Well today’s a Friday and of course, I’m a happy camper. I have some observations and experiences this week that have been piling up and I thought they might be worth sharing before Alzheimer’s disease kicks in full blast. If you’ve come here looking for some bleeding edge WPS tech today to go with your morning Qwiki-mart Egg-a-muffin, you’re a little out of luck.
If you do a lot of WPS/SAS development and are jumping between computers and operating systems, do yourself a favor and download a copy of VirtualBox. I’ve now replaced my VMware infrastructure on my desktops and notebooks with VirtualBox. I find VirtualBox is much faster than VMware’s Workstation product or it’s stripped down cousin, VMPlayer. I’ve had exactly one problem with VirtualBox since I started using it and that’s an issue of trying to run a webcam inside a VM. Other than that one problem, it’s been a great ride.
I use Windows 7 and Vista 64 in native mode and also use these 64-bit platforms as hosts for the virtual machines. I use VirtualBox for testing and developing my Linux and XP based software that runs as clients. VirtualBox has what is called seamless mode which allows you to integrate your client with your host session. It’s almost as if you were running one operating system. Oh, and did I mention it’s free?
I was looking at the notes for the 3.1 Beta release of VirtualBox and it’s pretty exciting. With this beta, you can do teleportation… really. Beam me up Scotty!
UltraEdit for Linux
I downloaded and installed a copy of UltraEdit for Linux on Wednesday. I’m still getting my chops with this whole Linux/Unix thing and the editors I’ve had to use so far are pretty anemic. UEX just came out of beta and this editor is pretty darn good! If you’ve used UltraEdit on Windows, you will be comfortable and cranking out code in no time with UEX.
I’m using UEX for my WPS development on Fedora (see screen shot above – click to enlarge) and this is what I’m going to use from here on out as my Linux editor. At least until something better comes along. The price is only $50 and it’s paid for itself the first day I had it. I’ll write more on UEX and WPS at a later date, but I just wanted some of the Unix zealots to know what is available and that I won’t be torturing myself having to learn vim, vi, Emacs or some other crippled software that they like to use.
Remote Desktop Connection
We used to run Microsoft’s Small Business Server here at the office. It’s a lot of bang for the buck, but for the type of work we do here, it was overkill. It seemed like there was always an issue on connectivity or security because of the firewall/proxy/router. I’ll just say that there was a significant investment of time to keep it going.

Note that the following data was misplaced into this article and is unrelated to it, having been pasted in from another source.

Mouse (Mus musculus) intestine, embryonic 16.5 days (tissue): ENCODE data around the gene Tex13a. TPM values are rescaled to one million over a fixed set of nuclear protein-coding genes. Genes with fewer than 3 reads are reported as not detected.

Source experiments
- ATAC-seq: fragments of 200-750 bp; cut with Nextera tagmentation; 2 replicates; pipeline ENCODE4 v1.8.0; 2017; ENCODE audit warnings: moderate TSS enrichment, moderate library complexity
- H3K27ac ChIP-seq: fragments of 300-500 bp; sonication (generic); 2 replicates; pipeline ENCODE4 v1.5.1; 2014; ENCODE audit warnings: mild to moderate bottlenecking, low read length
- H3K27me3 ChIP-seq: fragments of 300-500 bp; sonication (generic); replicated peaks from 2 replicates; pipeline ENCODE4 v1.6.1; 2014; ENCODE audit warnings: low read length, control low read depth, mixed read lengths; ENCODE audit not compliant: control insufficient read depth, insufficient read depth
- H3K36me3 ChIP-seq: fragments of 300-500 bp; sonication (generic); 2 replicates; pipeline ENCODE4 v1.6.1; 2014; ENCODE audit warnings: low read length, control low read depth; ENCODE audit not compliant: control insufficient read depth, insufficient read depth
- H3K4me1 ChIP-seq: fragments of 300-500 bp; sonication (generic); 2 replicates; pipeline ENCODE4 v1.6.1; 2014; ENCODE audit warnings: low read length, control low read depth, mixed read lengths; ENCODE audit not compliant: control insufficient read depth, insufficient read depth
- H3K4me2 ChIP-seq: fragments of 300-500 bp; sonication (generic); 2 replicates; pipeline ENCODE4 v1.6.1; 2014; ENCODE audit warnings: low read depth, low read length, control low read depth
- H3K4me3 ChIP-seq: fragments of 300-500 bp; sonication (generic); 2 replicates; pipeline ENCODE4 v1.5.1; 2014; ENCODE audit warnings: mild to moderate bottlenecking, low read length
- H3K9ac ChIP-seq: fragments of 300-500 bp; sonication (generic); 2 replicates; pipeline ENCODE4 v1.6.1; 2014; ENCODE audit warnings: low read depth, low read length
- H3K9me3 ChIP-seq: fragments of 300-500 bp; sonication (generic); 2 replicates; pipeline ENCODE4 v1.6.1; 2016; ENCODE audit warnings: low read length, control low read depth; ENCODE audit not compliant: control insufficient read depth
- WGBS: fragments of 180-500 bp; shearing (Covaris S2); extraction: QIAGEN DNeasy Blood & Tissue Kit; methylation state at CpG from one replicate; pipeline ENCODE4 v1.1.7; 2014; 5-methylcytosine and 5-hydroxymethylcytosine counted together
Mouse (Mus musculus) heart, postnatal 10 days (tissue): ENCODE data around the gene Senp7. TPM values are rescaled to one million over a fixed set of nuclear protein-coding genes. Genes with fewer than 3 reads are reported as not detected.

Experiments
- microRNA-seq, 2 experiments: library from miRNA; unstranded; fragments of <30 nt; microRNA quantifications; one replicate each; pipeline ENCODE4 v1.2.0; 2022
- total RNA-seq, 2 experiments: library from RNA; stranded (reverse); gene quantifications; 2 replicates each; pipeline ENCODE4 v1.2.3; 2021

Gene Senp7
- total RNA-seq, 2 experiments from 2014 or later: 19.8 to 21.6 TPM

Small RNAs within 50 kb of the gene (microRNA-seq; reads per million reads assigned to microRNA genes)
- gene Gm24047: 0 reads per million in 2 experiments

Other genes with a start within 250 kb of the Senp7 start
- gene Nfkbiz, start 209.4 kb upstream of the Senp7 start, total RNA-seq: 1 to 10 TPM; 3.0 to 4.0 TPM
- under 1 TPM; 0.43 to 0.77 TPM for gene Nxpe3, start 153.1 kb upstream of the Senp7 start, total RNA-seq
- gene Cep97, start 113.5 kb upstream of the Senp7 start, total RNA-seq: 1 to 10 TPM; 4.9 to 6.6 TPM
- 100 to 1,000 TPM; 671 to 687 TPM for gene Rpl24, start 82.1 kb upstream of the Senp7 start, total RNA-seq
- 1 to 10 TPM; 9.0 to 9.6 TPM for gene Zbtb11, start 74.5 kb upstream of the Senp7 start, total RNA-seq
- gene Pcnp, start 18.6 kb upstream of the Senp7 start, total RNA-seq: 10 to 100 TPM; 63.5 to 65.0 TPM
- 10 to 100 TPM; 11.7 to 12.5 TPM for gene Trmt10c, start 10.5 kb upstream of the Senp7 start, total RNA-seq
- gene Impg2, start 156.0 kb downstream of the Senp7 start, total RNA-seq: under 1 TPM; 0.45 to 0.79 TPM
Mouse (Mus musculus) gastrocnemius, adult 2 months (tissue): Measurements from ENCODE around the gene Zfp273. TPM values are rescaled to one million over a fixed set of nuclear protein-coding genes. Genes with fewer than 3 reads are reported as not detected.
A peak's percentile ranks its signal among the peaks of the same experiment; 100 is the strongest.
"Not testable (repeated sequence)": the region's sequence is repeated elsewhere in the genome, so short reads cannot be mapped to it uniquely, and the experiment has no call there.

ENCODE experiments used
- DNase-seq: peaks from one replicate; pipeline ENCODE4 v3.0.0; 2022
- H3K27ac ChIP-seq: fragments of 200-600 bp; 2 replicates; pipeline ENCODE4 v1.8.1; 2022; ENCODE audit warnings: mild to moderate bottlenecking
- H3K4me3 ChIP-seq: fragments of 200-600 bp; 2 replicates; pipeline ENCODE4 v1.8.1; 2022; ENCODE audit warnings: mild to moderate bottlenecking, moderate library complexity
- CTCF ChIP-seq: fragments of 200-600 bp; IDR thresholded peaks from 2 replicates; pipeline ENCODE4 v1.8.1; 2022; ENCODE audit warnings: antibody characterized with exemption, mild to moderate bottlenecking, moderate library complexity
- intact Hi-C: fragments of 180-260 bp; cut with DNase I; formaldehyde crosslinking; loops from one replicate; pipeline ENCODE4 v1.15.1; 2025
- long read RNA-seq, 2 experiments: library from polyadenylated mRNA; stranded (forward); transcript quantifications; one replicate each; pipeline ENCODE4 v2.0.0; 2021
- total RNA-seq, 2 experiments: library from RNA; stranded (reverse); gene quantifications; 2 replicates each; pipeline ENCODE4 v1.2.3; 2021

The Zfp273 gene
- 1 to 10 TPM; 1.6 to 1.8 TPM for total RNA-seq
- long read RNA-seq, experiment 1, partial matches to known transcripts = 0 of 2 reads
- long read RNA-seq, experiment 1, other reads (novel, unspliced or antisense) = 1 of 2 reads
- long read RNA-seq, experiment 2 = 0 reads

We dropped SBS and decided to just go with a workgroup setup. We removed the SBS client software from the workstations and flattened the domain. That was easy enough. We then allowed the router to supply DHCP addresses and installed Windows Server 2003 on the former SBS box.
Everything seemed to work fine and all the workstations could talk to each other. Heck, we could even use Windows Live Messenger and get video and sound across it! That’s something we couldn’t do before because of the proxy server. However, one problem that just bugged the hell out of me was not being able to RDC into our analytics server running Win2003. No longer could we use the servers name to RDC into and we could not find a reason for this. The analytics server is running Windows 2003 EE and we have a database server running Windows 2000. Confusingly, I could RDC into the database server without issue. The analytics server was proving to be impossible. Finally, I was told by a colleague that the only way I’ll ever be able to RDC into the analytics server is by using the IP address instead of the computer name. Even with a fixed/static IP, the name resolution would never work. So, I typed in the servers IP address and chanted “Nancy Pelosi is the devil” three times for good luck and pressed enter. Voila! Instant connection.
And that’s the real reason I’m a happy camper on this Friday. Now I don’t need to get up from my chair and walk down the hall to administer that server!
About the author: Phil Rack is President of MineQuest, LLC. and has been a SAS language developer for more than 25 years. MineQuest provides WPS and SAS consulting and contract programming services and a reseller of WPS in North America.